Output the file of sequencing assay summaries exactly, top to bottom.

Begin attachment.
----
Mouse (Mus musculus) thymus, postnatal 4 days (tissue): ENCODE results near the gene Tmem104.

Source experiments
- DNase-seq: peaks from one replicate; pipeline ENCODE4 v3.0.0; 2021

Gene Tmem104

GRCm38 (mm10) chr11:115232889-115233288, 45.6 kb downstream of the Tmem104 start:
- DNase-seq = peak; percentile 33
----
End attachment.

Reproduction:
Mouse (Mus musculus) thymus, postnatal 4 days (tissue): ENCODE results near the gene Tmem104.

Source experiments
- DNase-seq: peaks from one replicate; pipeline ENCODE4 v3.0.0; 2021

Gene Tmem104

GRCm38 (mm10) chr11:115232889-115233288, 45.6 kb downstream of the Tmem104 start:
- DNase-seq = peak; percentile 33